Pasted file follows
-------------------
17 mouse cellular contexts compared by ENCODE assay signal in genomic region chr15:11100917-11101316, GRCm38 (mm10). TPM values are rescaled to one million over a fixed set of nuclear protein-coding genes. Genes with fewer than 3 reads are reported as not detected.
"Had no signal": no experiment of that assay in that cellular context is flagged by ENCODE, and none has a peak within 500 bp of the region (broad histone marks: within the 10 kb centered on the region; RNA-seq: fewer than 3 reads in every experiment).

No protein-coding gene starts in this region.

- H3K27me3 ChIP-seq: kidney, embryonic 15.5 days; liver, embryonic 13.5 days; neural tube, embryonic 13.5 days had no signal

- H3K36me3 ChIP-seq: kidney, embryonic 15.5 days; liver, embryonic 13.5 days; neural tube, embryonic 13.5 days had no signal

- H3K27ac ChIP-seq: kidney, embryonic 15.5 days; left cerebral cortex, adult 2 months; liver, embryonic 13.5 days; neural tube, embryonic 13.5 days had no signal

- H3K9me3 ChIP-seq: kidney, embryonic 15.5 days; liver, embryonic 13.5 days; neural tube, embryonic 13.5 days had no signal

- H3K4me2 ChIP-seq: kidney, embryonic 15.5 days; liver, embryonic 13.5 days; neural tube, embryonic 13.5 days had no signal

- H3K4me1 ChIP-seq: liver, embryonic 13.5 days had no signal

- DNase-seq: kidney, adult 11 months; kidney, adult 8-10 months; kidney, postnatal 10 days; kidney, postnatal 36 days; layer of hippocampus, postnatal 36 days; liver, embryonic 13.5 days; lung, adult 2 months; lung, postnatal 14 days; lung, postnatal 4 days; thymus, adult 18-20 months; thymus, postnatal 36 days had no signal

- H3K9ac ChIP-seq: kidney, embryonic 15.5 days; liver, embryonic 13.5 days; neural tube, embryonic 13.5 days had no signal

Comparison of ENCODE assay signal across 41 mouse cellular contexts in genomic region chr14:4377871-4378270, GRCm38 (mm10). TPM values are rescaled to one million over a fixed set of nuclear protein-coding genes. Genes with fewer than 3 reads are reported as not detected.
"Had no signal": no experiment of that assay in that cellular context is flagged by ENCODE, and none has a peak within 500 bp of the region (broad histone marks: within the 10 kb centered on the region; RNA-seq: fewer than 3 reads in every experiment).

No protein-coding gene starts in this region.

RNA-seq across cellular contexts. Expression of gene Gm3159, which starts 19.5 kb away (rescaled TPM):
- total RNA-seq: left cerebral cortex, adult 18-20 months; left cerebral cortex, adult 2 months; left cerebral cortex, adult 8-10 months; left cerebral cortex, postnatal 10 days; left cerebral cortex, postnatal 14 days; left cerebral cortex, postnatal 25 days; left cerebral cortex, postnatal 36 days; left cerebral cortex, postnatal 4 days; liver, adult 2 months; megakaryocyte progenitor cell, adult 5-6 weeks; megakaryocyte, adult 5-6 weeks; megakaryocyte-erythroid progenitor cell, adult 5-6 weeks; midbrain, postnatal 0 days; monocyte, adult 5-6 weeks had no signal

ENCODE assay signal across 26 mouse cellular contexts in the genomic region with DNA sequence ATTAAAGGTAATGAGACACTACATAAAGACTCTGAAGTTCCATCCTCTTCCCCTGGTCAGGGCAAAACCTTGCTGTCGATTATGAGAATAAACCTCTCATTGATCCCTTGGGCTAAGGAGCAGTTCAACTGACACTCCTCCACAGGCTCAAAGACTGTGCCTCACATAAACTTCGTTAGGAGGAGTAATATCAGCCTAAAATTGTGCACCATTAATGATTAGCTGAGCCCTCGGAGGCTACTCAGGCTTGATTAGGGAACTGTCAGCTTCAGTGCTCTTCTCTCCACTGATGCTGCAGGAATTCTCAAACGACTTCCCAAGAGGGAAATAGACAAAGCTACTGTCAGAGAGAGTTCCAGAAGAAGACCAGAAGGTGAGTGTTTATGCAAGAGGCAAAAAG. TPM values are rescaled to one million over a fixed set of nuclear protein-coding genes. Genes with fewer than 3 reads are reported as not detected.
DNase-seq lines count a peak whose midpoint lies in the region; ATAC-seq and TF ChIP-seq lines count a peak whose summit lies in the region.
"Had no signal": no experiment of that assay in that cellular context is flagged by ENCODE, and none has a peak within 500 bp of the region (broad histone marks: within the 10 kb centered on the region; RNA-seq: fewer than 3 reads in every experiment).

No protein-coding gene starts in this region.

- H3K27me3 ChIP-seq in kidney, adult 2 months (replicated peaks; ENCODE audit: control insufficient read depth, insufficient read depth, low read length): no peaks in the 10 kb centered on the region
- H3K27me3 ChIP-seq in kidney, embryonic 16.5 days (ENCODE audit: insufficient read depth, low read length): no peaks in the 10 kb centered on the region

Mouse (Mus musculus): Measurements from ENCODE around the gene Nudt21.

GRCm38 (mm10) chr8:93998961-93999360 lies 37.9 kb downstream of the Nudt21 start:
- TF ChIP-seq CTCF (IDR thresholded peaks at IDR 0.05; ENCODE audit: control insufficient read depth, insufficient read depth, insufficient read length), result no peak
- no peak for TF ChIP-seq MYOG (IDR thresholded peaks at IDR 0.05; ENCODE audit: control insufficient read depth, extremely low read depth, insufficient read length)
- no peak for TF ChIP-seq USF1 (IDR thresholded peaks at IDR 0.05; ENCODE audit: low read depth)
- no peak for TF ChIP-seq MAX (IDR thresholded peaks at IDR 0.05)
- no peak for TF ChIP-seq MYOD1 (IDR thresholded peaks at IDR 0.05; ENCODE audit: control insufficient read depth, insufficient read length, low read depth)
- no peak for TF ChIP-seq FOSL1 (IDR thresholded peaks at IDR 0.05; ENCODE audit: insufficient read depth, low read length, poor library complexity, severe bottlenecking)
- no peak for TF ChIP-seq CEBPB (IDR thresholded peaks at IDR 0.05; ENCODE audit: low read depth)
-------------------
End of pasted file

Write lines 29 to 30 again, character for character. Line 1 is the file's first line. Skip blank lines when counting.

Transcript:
- no peak for TF ChIP-seq MYOD1 (IDR thresholded peaks at IDR 0.05; ENCODE audit: control insufficient read depth, insufficient read length, low read depth)
- no peak for TF ChIP-seq FOSL1 (IDR thresholded peaks at IDR 0.05; ENCODE audit: insufficient read depth, low read length, poor library complexity, severe bottlenecking)